Wednesday, August 17, 2011

First Day of School 2011

I need to get dinner started and fill out a million 1st day papers, but I wanted to make sure that I got this post done before time gets away from me.

Today Maya started 4th grade and Luke started 1st grade. I have no idea where this extremely short summer went. Maya was very excited and up at 3 am telling me she couldn't fall back to sleep. I wonder if she'll ever not be excited for the first day of school. I'm not complaining - I'm glad my kids like school. Luke started 1st grade today. This year I do not have to drop off and pick up kids at school 3 times a day, which I'm very excited about. Seth and I have the whole school day together all to ourselves. Handling 1 kid all day seems so easy!

Matt called this afternoon and got to hear from the kids about their first day. Wish you were here, honey. Miss you tons!

Here's some pictures of my kids, who seem to be growing up way too fast.



(Luke's classroom)

(Maya's classroom)

Thursday, August 4, 2011

Rock Star for a Week

It's not often during military training that I'm the leader of the pack. There is a reason my sister Becky has always smiled to herself when she thinks of me in the military. Add to that the fact even though I am Air Force, I am deploying with the Army and having to get used to that. In Army lingo, I am more often "ate up" than I am "squared away" when it comes combat, weapons, naming assault vehicles, etc.

For example, during my recent weapons testing with the M9 (pistol), the cops and marksmen in the class rolled their eyes when the instructor pointed out which end is the muzzle, how to insert the magazine, and how to clear a round out of the firing chamber. I was busy making mental notes as this was the second time in my life handling a pistol. The instructor tried to appease the audience tactfully with "I have to teach to the lowest level." Was I upset that she was looking my direction? Nope, just raised my hand high and said, "sorry guys...I'm from med group"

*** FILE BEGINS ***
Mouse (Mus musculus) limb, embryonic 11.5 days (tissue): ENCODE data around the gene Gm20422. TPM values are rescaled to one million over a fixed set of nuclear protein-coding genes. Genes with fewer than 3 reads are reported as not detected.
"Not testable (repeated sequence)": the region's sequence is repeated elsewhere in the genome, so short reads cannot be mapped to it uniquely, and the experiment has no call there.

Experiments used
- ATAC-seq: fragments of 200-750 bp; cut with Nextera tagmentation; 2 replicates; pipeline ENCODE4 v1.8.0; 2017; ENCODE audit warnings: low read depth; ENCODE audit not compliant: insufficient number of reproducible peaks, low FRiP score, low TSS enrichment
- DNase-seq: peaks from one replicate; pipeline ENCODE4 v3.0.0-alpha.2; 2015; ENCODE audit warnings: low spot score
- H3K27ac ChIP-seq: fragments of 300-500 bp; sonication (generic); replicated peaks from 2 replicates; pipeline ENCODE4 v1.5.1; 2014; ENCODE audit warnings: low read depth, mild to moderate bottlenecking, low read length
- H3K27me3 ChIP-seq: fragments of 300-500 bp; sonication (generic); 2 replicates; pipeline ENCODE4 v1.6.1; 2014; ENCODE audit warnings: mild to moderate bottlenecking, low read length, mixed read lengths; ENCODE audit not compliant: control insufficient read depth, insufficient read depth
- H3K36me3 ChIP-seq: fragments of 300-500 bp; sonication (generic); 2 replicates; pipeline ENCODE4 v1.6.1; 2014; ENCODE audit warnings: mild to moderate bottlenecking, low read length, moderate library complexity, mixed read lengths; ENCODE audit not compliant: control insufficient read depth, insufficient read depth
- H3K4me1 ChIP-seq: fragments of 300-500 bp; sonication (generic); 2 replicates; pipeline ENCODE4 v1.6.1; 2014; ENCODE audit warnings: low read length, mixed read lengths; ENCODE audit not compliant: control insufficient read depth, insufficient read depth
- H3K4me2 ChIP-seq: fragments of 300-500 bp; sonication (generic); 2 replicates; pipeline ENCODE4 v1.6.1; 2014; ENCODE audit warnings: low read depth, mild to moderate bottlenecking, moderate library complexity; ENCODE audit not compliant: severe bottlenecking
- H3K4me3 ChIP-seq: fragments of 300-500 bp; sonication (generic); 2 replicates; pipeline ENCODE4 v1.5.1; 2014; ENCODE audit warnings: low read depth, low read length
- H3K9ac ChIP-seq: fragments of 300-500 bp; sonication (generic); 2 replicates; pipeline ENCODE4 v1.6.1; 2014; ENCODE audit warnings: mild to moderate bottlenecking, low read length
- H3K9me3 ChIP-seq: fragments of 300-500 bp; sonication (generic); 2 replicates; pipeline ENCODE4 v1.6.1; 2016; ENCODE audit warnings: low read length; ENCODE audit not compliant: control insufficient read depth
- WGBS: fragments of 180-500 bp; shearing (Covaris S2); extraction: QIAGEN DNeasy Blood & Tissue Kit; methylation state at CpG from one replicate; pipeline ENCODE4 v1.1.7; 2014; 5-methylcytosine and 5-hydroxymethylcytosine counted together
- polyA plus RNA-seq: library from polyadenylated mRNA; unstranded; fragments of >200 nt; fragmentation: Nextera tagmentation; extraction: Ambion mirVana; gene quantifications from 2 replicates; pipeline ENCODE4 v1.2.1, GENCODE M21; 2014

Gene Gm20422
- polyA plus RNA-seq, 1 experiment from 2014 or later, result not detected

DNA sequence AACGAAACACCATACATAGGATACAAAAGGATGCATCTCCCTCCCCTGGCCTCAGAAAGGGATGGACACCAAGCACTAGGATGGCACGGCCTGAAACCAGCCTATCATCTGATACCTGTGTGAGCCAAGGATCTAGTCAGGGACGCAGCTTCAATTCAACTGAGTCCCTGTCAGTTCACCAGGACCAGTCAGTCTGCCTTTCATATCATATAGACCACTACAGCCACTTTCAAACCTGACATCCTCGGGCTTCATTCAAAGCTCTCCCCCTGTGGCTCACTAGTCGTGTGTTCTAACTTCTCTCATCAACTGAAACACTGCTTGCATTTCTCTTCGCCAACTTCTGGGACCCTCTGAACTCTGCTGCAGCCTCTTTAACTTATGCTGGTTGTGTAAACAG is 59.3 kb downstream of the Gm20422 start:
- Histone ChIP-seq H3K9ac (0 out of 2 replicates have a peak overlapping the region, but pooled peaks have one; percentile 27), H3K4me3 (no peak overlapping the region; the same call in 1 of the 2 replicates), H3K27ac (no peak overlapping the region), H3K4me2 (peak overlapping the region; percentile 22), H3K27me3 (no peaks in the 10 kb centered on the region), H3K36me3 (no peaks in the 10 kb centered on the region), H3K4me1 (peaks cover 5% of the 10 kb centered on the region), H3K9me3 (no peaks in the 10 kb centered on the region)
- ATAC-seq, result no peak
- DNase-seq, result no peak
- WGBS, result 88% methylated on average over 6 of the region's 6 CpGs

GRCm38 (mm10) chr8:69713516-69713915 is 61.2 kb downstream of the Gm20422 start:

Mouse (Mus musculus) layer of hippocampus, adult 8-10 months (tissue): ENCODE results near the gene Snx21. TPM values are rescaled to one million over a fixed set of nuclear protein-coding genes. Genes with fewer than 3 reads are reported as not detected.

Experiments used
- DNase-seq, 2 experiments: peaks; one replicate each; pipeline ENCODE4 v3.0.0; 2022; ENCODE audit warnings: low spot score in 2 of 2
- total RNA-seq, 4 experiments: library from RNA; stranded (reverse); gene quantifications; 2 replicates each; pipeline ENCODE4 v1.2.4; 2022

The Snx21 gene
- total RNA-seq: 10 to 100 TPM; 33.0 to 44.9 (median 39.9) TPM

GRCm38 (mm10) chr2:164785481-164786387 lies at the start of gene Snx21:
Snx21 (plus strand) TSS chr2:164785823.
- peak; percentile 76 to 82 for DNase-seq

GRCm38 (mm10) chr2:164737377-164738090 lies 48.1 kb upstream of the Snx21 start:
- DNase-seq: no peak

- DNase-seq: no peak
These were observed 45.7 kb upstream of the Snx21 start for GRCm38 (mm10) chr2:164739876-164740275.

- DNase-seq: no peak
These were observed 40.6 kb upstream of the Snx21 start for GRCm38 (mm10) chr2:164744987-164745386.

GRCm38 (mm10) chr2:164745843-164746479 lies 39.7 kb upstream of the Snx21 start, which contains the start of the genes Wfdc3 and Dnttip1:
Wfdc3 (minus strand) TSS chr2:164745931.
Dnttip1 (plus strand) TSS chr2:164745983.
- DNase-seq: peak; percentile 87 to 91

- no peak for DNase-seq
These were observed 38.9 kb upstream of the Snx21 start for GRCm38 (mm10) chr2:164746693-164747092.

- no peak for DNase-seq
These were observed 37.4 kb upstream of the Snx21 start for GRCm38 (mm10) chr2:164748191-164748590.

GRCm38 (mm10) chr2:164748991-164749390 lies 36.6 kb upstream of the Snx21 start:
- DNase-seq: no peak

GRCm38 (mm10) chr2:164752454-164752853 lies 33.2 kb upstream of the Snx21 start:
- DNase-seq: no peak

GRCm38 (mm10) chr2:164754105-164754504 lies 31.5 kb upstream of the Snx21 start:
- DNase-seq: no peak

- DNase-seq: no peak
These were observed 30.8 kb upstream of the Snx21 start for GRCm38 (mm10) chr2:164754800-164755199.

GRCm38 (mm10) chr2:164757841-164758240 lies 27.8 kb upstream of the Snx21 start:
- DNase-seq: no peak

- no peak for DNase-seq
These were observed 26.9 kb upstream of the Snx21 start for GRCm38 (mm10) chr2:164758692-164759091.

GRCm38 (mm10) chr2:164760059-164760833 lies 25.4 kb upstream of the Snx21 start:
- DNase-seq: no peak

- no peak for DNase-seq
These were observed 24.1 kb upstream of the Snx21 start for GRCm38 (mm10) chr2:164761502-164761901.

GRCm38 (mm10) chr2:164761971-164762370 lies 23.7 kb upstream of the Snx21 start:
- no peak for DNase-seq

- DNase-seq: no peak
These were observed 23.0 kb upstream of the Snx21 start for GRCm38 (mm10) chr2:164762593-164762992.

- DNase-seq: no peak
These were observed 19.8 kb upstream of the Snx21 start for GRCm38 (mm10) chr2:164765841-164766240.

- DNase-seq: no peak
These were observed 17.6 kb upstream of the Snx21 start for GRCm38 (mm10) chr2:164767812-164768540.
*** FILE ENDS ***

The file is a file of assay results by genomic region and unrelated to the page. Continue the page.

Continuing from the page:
After I shot, another instructor went over my target with me, got a look on his face like he bit into a lemon unexpectedly, and clicking his tongue said,
"tck...tck...tck- uh, what do you do again, sir?"
"I'm a doctor."
"oh, thank G**."

No offense taken, my good man.

Well this week it turned around. We had 40 hours of classroom instruction on how to apply First Aid bandages and perform basic airway maneuvers (this is the Army version of the 3-hour course I had to complete with the Air Force). Sitting next to me was a cop who appeared to be in mental anguish trying to wrap his mind around "pneumothorax," a kind of chest injury. I explained it to him, and we soon agreed that when 'the pigspore hits the windspinner' he shoots the bad guys and I'll treat the wounded.

And you'll happy to know that after four years in a military medical school and another four years in trauma hospitals, I passed my First Aid class on the first try.

Monday, August 1, 2011

Military Appreciation

You have to be in a civilian setting to get the benefits of being in the military. Take getting airplane tickets for example. I get notified that I have to attend some training. To make this happen, there are about 12 people's desks I have to go to for signatures, then I have to fill out a form and cost analyses and justify the expense (umm...because the Air Force says I have to- what other justification do you want!?). I had carry these signatures to the travel agent, who then tells me, "everything looks fine. Now take it over to the travel director, have him sign it, and bring it back." After suppressing the urge to inquire 'why don't you take it?', I ask for directions. Turns out it is ten feet away. By a stroke of fortune, the appropiate person is there and signs my form, which I then hand carry back to the travel agent, who tells me I need three copies. I've been in the military long enough top know this means I get to make them and distribute them myself.

Contrast this with my experience at the airport. Since I am wearing a uniform, I am escorted to the front of the security gate and thanked for my service to the country for the first of no kidding twelve times that day. I walk past my departure gate to check my flight is on time, and without me even initiating an eye gaze towards the flight steward, he asks me to please come forward and give him my boarding pass. Knowing that this means the military has messed up my ticket, I comply "here you go, is there a problem?" Apparently the problem was that they wanted me to be in first class for free.

So next time you see someone in uniform flying first class, recognize that your tax dollars didn't put him there, some agent with a desire to show appreciation did.

The Kids